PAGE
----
I agree that business and environmental interests will usually be at odds. The truth is that businesses want to raise their profits, and the individuals making the decisions usually do not mind sacrificing the environment to do so. The other problem is that keeping the environment safe is often very costly and complicated. Businesses see profits falling through their fingertips, and want to cut corners. Therefore the only way to protect environmental interests is through regulation.
Money seems to be the driving force in most all situations. As long as this is the case the environment will always be on the losing end of business. The big businesses are not concerned with protecting the environment because it usually costs them more money to do so.
I think the only way to bring these two separate and conflicting ideas together, as other editors have suggested, is to take the long term view and realise that the choices that we make today for money are not sustainable. This therefore calls for a massive rethink in how we do business to consider how we can work with the environment rather than against it and explore different ways of ensuring that today's "gain" does not contribute to tomorrow's "loss" for all of us.
When you place the protection of the environment in direct opposition to the desire for profits in a capitalist system, one side is going to lose, and probably the environment. Environmental protection laws and programs look at the long term stewardship of the Earth as their goal, and to practice environmentally-friendly manufacturing, sales and consumption, companies often have to sacrifice profits. So if the laws aren't strict, then businesses rarely comply. Self-regulation and voluntary compliance have been environmental disasters. So the balance has to be reasonable, common sense and science-based protection laws that don't put companies out of business, enforced strictly with incentives built in for businesses to go green.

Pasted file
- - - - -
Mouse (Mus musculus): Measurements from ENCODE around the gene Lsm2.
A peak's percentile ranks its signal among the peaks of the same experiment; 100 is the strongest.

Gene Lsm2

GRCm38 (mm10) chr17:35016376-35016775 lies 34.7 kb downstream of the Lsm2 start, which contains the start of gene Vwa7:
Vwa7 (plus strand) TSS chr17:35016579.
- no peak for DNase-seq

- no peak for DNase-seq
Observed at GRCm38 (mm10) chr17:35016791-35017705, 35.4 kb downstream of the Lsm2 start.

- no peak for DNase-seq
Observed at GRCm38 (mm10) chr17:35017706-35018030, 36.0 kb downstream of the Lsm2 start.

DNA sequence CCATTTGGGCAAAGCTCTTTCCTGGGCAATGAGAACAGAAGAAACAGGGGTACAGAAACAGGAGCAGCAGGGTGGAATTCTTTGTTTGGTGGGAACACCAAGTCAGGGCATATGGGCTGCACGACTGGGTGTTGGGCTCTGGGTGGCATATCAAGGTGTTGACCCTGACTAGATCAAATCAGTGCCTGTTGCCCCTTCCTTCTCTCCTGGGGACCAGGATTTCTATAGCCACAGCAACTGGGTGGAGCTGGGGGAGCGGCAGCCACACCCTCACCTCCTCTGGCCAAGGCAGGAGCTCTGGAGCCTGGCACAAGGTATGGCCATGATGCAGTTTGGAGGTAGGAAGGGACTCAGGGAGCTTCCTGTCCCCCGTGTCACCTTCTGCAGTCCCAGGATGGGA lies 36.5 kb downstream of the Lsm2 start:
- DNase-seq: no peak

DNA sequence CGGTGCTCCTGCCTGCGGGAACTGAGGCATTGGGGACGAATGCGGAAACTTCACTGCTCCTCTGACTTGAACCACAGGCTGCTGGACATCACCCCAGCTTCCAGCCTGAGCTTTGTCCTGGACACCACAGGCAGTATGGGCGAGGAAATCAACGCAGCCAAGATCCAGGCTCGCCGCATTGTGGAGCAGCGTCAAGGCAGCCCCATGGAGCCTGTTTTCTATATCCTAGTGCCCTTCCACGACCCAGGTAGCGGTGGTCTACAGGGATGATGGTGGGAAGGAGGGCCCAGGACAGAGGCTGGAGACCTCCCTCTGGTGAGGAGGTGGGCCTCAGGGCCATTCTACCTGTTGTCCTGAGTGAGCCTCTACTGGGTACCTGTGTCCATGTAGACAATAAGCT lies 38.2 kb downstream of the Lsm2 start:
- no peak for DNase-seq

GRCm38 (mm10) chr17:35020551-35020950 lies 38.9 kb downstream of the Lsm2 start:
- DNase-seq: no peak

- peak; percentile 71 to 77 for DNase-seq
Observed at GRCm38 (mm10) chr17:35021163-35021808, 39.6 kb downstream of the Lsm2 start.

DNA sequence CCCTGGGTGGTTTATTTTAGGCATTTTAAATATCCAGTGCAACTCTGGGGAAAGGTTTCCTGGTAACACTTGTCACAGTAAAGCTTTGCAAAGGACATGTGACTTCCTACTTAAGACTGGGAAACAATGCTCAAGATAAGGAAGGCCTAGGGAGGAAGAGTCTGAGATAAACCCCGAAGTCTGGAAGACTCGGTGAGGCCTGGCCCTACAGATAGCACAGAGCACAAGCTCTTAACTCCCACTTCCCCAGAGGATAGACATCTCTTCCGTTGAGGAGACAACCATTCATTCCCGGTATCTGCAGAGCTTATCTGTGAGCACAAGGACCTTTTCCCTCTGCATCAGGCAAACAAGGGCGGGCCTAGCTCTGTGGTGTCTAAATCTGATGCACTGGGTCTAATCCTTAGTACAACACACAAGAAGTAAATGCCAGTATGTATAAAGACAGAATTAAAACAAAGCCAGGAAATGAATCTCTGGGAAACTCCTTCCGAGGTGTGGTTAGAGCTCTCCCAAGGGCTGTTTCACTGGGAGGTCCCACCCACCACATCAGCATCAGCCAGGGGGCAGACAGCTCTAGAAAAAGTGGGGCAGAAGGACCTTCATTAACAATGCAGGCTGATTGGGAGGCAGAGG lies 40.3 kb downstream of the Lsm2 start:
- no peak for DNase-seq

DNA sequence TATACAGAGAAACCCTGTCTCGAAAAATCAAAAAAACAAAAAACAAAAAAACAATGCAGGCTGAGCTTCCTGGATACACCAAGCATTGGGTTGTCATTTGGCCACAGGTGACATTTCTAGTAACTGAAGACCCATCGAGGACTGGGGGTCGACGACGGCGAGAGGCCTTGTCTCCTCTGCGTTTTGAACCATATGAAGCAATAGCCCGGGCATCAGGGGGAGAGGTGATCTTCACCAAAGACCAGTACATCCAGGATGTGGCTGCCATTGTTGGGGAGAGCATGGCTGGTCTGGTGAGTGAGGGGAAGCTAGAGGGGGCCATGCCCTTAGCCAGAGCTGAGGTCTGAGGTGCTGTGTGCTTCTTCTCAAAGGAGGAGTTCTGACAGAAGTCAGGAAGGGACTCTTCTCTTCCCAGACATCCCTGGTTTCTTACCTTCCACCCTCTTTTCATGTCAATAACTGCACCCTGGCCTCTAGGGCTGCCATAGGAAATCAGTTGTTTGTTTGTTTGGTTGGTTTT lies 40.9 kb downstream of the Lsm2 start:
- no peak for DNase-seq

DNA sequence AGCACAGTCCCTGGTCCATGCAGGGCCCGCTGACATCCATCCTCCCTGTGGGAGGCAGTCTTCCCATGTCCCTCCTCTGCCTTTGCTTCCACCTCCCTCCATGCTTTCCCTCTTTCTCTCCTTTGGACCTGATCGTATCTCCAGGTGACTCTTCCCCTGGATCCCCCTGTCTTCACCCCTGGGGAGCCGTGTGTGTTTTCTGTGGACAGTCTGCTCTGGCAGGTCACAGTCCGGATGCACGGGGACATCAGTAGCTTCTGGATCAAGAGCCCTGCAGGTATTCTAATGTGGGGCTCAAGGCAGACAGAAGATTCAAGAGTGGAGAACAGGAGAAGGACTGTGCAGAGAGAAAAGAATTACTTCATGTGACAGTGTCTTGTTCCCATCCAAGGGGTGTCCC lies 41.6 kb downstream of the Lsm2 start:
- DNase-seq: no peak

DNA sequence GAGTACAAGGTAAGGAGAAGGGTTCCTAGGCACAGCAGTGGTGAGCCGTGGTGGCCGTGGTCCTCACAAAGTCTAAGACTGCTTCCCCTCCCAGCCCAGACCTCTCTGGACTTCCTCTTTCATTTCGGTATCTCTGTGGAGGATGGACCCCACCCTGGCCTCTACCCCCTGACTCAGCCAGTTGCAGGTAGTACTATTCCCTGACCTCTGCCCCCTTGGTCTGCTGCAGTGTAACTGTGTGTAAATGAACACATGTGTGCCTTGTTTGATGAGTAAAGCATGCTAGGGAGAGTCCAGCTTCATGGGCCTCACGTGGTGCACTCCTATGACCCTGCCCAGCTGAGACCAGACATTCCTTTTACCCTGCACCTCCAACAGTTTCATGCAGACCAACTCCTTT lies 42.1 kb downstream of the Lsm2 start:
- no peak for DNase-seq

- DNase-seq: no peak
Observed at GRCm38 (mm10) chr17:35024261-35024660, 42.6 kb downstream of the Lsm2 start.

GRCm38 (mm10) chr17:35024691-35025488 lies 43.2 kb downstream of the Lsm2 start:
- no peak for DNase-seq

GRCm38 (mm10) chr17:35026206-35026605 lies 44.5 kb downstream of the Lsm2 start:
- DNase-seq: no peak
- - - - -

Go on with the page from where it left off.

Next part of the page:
Until business actually suffered the consequences of their bad behavior (i.e., running out of trees for lumber without any reforesting; facing the financial consequences of polluting land and water; using up resources without any plan for replacement or restoration), few of them were concerned about anything but their bottom line. The environment really was seen as something to be used without much thought or care--an attitude more common for everyone decades ago, by the way, not just businesses. We've come a very long way since then, and companies are generally at least aware of their environmental impact, even if they choose to ignore it in favor of a better bottom line. As they are penalized as well as offered new technologies and opportunities to be more environmentally friendly, business will continue to improve. It's hard to fight the almighty dollar.